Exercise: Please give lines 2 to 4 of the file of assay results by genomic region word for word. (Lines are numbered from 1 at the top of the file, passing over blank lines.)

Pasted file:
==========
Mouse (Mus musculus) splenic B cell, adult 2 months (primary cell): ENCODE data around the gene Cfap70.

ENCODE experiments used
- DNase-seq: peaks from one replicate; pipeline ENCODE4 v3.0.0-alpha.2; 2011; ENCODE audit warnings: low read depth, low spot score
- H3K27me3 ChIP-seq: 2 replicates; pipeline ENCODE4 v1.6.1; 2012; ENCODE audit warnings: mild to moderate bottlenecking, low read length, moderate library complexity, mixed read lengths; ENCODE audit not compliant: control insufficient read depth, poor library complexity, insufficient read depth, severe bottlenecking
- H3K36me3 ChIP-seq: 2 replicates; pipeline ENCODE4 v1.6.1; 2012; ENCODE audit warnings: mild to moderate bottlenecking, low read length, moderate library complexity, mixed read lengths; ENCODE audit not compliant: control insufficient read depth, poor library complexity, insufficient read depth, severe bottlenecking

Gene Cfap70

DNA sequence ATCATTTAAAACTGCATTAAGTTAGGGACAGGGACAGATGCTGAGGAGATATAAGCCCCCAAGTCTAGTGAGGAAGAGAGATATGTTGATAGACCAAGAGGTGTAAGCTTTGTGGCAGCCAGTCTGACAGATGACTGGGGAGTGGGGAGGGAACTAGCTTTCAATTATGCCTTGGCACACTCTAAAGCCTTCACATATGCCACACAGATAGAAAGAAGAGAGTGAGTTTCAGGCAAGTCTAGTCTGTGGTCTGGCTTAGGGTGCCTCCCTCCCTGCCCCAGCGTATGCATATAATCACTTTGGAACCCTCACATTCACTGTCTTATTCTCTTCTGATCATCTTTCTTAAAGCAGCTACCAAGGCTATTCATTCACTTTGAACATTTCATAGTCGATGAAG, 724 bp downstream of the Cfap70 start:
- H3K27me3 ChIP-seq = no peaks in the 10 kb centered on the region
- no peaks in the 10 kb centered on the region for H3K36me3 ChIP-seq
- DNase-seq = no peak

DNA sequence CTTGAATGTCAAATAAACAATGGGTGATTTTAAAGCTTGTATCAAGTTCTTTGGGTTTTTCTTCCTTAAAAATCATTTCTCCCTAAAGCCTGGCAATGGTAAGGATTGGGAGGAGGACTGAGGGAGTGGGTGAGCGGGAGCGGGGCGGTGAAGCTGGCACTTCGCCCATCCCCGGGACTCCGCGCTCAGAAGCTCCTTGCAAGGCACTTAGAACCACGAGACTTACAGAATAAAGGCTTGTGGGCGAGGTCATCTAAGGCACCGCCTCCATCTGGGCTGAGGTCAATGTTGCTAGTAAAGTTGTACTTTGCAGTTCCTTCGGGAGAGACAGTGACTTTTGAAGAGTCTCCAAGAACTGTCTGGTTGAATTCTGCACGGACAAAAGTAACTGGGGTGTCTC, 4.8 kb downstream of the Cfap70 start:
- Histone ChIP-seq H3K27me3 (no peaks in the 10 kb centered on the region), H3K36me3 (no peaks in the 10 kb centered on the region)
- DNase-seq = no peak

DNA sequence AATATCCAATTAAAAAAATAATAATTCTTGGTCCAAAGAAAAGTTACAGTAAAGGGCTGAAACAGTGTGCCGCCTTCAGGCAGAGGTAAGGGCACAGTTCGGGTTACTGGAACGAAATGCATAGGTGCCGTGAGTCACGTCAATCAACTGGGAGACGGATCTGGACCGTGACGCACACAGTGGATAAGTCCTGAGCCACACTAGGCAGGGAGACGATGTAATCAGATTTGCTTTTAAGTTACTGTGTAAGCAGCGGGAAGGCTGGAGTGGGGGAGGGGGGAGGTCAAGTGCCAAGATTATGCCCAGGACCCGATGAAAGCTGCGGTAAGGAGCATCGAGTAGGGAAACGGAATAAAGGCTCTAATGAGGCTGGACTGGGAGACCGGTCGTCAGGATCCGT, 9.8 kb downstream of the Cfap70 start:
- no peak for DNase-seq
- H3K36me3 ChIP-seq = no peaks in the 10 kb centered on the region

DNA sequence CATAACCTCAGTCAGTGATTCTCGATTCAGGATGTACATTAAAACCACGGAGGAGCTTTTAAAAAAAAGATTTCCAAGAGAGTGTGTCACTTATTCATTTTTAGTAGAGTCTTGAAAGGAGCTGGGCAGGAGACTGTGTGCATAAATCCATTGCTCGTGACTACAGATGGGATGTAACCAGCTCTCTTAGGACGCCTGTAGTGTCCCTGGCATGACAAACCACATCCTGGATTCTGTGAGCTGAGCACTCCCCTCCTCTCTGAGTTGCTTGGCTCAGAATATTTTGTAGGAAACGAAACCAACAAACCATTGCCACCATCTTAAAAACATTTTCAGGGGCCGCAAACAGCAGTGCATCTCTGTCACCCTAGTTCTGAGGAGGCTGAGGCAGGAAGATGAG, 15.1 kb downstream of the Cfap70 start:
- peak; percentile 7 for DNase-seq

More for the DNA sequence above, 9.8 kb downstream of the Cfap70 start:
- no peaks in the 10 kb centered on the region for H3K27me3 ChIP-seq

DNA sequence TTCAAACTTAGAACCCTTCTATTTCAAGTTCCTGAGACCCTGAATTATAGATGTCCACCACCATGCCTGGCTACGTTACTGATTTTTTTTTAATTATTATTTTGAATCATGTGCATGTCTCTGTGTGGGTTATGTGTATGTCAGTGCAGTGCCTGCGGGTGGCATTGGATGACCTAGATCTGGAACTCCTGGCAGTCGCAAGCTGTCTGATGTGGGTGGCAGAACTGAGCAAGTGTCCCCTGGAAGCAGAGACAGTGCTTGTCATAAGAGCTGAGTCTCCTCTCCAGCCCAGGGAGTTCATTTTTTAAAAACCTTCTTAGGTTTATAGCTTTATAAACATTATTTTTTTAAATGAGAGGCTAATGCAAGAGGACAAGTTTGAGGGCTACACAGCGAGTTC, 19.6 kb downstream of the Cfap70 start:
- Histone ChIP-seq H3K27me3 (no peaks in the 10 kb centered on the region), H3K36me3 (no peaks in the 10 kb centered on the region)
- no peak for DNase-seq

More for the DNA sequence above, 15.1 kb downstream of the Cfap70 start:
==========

ENCODE experiments used
- DNase-seq: peaks from one replicate; pipeline ENCODE4 v3.0.0-alpha.2; 2011; ENCODE audit warnings: low read depth, low spot score
- H3K27me3 ChIP-seq: 2 replicates; pipeline ENCODE4 v1.6.1; 2012; ENCODE audit warnings: mild to moderate bottlenecking, low read length, moderate library complexity, mixed read lengths; ENCODE audit not compliant: control insufficient read depth, poor library complexity, insufficient read depth, severe bottlenecking